I stared at my reflection, momentarily in shock. The striped tee shirt I used to wear far too often was now strangling me. All I could see was stomach and nipples and body; there was so much more of me than there was before, and I was ashamed.
After several minutes of self-shaming, I reminded myself how unhealthy this thought process was, ripped that shirt off, and threw it in a trash bag. I proceeded to raid my room and rid it of every single American Apparel extra small tee shirt I owned. Full disclosure: these shirts made up a disturbingly substantial part of my wardrobe. I drove shirtless to the closest donation bin because this couldn’t wait.
As I stood sweating in the parking lot, I looked down at my stomach and thought it looked pretty damn good aside from the ridiculous sunburn. It reminded me of a day at the beach two summers ago when I was reluctant to take off that stupid striped tee.
When I visited a close friend who moved to coastal Connecticut, we planned to spend Saturday at a local cafe and a tiny, secluded beach. While at the coffee shop, my friend took a picture of me that I made my profile picture on just about every social media platform possible. In the photograph, I’m looking down at my coffee and chuckling in the background with a delicious-looking vanilla cupcake on the table in front of me.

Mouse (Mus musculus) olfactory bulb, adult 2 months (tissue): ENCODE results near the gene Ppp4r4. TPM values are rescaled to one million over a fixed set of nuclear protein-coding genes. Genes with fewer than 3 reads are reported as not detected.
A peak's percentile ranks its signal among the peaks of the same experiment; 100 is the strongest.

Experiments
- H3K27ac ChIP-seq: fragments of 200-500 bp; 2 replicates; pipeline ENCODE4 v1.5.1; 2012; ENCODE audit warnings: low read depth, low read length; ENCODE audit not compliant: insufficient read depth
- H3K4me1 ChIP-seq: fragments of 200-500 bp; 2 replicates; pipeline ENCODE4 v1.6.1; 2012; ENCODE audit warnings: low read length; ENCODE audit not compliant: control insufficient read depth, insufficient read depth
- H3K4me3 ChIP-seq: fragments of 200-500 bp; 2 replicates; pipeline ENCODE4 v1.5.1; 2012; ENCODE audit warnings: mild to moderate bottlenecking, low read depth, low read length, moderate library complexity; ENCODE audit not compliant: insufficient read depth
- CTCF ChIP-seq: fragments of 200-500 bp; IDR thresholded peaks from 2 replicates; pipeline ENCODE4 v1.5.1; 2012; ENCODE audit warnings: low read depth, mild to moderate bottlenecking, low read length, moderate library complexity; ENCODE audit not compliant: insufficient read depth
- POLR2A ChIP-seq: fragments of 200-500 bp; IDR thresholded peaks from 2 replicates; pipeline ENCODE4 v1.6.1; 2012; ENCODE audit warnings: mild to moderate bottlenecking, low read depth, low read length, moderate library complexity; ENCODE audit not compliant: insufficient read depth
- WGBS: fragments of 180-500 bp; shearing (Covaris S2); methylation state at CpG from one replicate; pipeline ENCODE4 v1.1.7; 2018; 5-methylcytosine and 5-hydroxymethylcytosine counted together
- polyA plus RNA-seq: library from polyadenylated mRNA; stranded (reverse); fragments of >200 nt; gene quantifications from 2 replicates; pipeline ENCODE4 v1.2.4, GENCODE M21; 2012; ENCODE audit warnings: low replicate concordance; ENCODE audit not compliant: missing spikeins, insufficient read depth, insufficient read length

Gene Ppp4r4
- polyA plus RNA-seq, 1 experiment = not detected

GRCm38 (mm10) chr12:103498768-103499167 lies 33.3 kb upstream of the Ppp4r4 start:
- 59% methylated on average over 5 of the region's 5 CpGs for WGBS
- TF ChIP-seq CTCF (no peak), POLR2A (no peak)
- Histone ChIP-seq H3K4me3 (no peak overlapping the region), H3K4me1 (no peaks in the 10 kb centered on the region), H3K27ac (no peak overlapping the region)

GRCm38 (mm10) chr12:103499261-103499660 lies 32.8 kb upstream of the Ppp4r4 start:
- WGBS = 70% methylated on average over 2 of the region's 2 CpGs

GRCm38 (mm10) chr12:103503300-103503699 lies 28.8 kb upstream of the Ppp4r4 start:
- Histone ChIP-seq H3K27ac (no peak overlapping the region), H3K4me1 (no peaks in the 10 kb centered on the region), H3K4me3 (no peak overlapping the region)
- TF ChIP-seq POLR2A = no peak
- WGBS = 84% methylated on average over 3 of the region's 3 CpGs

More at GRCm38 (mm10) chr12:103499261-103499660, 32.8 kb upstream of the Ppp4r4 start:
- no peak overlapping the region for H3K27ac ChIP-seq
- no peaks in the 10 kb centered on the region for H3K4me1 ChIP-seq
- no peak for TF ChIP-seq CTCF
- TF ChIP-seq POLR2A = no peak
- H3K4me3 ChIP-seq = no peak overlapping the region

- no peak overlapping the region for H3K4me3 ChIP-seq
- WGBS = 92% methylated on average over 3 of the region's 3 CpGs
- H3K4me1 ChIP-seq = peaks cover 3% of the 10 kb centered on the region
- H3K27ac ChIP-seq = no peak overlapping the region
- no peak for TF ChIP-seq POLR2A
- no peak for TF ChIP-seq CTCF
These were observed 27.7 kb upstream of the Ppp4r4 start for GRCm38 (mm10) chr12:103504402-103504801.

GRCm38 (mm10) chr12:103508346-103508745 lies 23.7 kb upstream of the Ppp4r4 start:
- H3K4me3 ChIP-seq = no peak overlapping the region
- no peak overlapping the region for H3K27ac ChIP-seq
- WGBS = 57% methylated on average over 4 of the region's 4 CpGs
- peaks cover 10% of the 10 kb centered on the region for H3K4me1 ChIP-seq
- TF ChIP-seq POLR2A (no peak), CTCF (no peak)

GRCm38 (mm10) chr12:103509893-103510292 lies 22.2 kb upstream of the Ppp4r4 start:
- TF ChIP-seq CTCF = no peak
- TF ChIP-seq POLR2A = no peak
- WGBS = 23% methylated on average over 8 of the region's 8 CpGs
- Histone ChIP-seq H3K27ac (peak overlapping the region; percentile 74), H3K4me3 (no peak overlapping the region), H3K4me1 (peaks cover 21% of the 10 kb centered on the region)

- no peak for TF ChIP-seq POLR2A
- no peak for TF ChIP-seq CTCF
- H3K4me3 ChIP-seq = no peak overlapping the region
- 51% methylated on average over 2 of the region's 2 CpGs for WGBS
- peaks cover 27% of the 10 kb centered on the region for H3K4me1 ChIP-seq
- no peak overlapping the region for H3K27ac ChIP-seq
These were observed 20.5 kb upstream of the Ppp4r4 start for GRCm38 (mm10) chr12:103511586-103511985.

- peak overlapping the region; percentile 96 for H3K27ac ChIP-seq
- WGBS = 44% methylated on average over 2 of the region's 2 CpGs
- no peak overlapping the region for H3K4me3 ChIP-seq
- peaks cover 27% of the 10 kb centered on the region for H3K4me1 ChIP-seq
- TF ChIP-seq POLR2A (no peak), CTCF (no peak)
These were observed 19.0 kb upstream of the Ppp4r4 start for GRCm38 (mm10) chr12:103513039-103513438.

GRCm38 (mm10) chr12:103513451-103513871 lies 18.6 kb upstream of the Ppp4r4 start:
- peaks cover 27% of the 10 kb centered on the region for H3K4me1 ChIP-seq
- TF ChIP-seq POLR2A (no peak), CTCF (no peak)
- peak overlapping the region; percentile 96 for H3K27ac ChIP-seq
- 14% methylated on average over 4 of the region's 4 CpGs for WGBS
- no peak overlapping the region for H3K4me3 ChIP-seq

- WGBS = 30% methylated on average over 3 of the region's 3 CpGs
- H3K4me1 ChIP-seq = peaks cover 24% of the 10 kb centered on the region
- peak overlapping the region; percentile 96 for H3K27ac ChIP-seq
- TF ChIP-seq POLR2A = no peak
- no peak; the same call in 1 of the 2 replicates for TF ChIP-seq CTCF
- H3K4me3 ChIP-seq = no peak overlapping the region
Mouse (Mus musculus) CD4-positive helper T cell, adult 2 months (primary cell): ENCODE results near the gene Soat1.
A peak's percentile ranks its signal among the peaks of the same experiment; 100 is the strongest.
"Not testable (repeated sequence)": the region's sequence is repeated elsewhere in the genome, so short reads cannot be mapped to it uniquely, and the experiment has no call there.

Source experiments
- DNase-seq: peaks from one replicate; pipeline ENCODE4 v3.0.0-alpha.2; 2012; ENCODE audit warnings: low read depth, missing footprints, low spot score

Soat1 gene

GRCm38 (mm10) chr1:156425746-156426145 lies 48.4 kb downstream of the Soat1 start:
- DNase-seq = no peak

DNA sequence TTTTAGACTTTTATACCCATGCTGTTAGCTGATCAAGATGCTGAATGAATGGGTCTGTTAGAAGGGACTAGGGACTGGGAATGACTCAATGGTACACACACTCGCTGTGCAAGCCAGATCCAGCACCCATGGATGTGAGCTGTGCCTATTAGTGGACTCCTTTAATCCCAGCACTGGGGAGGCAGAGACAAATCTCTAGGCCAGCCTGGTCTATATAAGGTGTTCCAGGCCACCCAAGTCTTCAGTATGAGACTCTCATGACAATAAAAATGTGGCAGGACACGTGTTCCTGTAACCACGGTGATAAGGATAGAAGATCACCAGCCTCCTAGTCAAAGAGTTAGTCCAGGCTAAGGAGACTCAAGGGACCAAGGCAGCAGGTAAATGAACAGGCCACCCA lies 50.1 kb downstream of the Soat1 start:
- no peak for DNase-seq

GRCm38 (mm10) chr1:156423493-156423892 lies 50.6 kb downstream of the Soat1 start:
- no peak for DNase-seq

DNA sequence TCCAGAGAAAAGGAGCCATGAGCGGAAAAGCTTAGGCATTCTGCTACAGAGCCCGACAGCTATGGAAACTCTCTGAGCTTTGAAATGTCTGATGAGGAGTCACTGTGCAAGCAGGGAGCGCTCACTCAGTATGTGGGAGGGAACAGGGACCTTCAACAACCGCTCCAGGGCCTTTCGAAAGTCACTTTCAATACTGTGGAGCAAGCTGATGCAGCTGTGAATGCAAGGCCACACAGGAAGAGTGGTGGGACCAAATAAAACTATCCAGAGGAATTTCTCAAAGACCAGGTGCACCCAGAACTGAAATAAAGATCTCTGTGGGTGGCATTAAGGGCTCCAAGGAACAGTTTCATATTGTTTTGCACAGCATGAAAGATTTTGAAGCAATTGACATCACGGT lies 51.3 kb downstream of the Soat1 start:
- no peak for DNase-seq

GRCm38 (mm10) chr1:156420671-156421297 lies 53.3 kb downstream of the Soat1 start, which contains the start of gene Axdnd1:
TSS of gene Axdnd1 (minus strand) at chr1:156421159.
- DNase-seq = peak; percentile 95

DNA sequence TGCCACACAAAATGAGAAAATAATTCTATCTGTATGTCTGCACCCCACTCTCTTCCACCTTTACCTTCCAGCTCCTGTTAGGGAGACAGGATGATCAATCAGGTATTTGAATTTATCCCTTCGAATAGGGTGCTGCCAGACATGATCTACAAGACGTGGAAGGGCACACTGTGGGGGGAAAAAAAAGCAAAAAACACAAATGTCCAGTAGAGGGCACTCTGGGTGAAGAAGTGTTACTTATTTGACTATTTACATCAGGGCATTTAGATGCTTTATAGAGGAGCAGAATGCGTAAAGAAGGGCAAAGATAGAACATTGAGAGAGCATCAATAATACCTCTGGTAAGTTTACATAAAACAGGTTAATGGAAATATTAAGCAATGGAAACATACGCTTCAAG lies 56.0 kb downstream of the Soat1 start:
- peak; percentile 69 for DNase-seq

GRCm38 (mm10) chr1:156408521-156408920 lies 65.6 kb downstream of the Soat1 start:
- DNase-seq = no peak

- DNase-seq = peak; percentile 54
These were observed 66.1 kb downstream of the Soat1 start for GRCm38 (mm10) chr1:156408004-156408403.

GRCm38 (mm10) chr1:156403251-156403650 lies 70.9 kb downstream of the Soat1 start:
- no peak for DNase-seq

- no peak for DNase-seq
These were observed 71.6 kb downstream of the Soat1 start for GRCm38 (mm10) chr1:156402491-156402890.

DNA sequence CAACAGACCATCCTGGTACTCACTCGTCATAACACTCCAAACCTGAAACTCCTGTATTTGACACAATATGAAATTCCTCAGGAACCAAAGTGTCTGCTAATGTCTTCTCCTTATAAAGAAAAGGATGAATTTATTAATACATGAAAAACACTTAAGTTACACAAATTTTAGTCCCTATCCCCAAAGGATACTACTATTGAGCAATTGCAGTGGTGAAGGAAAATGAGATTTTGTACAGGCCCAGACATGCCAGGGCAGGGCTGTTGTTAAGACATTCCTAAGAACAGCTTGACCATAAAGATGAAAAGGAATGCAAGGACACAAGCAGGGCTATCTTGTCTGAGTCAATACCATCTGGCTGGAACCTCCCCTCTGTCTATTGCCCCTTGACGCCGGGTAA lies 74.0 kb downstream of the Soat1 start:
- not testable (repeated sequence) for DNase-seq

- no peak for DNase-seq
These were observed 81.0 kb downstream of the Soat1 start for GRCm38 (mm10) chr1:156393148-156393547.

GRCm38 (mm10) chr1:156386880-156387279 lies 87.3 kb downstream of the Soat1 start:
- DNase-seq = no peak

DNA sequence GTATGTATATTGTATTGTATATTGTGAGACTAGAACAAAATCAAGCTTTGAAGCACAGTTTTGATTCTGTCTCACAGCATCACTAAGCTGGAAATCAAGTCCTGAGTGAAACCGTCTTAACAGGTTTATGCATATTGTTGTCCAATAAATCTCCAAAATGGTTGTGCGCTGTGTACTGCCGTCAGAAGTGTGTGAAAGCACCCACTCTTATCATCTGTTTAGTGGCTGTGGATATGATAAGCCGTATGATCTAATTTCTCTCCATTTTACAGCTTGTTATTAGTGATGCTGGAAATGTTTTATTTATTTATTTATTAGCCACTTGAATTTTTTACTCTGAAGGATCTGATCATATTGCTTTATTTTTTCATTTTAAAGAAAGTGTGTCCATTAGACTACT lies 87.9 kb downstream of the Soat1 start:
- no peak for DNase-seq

Although the picture may have made it appear that the cupcake was mine, I refused to touch it. Knowing that we’d be spending the day on the beach, I faked an upset stomach and sipped black coffee. My friend saw right though me but let it go, knowing that if she pushed me the day would be ruined.
As we arrived at the beach, she immediately stripped down to her bathing suit and forced me to sunblock her vampire-white skin. Afterward, she offered to do the same for me, and I froze. Even after fasting, I couldn’t face the idea of showing my stomach, so I went to the bathroom and panicked for a solid half hour. Eventually I took that striped shirt off, but I was self-conscious the entire afternoon.
Two years later, without the option to put that shirt on, I drove through the only Dunkin Donuts in town, ordered a coffee cake muffin and a large iced coffee with cream, and brought my breakfast to my favorite lakeside park. Ten minutes later, my chest and library book were covered in crumbs, and I was content.
I was no longer too big or too much, and it was no longer too soon. I was a whole person, and that was just enough. I would’ve gone for a cupcake, but no shirt means no service, and I couldn’t be bothered with that.